Internet Dudes Help Blind Gamer Beat Ocarina of Time

1 min read
7

Ocarina

With all the negativity in the gaming news of late – punctuated by the Infinity Ward debacle, layoffs etc, it would be nice to actually get some thing a little more positive. Something to make you feel good.

Blind gamer Jordan Verner posted a few videos of himself playing the Legend of Zelda : Ocarina of Time – but he wanted more. He wanted to complete what is arguably one of the best videogames of all time.

And then an internet Samaritan, Roy Williams saw the videos.

Williams along with three other gamer friends took to playing different parts of the game, transcribing their actions as they went along.

“Every time we make a move, we roll, jump, do anything, we type down on the computer exactly what we’re doing,” said Williams.

Verner took the script and had his computer read it to him as he played though Link’s greatest adventure. 2 years and more than 100,000 keystrokes, later, Jordan Verner was victorious – having defeated Ganon, the game’s end boss.

“I felt great,” said Jordan. “I felt strong. I felt like the sky’s the limit.”

“I’m glad everyone can see and learn from this that just because a person has a disability doesn’t mean they can’t do a normal thing, like play a video game,” said Williams.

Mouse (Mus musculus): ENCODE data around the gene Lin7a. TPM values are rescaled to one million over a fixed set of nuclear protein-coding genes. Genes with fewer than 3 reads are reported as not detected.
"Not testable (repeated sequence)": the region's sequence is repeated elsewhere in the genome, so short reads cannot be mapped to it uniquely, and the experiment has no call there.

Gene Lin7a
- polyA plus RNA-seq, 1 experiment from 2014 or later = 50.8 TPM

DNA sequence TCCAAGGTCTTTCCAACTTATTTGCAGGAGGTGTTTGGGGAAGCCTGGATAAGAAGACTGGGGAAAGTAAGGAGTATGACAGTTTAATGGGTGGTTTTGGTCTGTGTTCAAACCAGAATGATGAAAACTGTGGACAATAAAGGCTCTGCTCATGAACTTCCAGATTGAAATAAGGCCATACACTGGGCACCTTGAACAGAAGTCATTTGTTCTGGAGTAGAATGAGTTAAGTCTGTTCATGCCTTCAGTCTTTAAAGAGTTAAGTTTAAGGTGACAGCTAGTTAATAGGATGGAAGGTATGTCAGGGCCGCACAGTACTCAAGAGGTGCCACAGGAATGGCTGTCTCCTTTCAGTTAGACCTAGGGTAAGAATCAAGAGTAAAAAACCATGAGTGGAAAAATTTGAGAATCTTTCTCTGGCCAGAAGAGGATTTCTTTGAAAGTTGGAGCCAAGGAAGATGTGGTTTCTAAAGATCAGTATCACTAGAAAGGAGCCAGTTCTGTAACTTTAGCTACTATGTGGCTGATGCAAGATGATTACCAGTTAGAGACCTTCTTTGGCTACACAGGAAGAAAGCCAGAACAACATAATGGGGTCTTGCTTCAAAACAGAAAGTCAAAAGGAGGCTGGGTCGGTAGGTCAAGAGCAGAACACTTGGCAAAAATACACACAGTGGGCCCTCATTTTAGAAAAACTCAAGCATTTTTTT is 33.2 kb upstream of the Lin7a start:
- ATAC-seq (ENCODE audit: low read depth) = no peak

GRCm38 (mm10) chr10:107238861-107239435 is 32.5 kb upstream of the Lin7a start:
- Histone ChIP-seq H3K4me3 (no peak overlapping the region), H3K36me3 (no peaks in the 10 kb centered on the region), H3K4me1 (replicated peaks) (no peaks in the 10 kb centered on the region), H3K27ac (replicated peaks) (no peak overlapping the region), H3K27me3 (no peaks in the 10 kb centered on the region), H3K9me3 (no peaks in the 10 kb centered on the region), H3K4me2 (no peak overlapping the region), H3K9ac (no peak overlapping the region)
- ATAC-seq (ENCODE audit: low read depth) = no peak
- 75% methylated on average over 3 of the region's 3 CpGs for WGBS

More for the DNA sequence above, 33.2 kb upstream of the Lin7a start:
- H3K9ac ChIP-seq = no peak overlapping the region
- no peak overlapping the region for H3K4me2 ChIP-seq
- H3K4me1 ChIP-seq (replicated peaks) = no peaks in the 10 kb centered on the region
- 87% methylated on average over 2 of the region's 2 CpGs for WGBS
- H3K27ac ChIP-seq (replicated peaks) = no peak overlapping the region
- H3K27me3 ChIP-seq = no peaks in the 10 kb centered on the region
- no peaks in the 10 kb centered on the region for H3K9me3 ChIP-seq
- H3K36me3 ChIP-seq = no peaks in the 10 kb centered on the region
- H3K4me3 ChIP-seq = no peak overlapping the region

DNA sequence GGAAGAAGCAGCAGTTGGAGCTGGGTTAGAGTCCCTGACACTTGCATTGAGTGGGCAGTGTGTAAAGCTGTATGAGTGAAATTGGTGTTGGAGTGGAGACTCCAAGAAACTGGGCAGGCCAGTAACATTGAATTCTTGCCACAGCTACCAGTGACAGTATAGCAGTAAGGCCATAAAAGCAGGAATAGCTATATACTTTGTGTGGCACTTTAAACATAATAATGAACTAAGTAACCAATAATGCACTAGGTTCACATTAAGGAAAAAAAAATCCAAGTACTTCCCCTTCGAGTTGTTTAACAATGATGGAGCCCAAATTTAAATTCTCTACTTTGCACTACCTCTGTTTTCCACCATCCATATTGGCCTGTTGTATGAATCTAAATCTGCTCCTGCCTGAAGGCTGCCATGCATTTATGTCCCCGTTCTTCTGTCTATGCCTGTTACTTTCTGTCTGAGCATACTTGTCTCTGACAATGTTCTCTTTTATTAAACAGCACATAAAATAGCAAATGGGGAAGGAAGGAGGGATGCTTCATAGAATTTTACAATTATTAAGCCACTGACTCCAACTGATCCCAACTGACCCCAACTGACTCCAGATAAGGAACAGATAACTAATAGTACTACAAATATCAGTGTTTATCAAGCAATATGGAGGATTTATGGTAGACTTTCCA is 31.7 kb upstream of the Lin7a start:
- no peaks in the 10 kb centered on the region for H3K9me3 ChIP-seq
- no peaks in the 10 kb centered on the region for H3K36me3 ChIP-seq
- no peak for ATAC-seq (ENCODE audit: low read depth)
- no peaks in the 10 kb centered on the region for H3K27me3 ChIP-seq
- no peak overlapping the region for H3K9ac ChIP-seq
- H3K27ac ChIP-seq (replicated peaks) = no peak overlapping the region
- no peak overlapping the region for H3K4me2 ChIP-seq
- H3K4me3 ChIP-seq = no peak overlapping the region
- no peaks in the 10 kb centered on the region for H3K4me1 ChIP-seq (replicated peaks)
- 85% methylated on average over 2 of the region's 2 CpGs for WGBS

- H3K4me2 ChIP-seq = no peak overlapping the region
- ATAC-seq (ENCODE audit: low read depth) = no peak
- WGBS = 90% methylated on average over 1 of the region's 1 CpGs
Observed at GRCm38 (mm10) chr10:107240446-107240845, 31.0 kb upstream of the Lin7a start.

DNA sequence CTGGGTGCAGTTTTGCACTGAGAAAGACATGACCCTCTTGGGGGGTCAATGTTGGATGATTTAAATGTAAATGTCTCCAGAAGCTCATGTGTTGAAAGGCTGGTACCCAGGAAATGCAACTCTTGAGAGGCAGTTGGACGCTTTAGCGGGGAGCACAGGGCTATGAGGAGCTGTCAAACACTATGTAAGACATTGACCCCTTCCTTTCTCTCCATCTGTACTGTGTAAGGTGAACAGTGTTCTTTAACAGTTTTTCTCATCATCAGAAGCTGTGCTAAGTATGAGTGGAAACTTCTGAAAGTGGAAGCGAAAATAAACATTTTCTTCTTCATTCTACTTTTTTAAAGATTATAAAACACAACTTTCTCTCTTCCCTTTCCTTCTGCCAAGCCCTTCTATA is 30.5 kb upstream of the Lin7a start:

This is awesome. Not only because it’s a great accomplishment in itself, but because every single human being deserves to beat Ocarina of time.

Source : Geekologie

[Thanks to Goose for the tip]

Last Updated: March 4, 2010

Geoffrey Tim

Editor. I'm old, grumpy and more than just a little cynical. One day, I found myself in possession of a NES, and a copy of Super Mario Bros 3. It was that game that made me realise that games were more than just toys to idly while away time - they were capable of being masterpieces. I'm here now, looking for more of those masterpieces.

Check Also

The Polymega is modular retro console that’ll help retro collectors back their games up

One of the more interesting things I stumbled on at E3 this year was the Polymega, from Pl…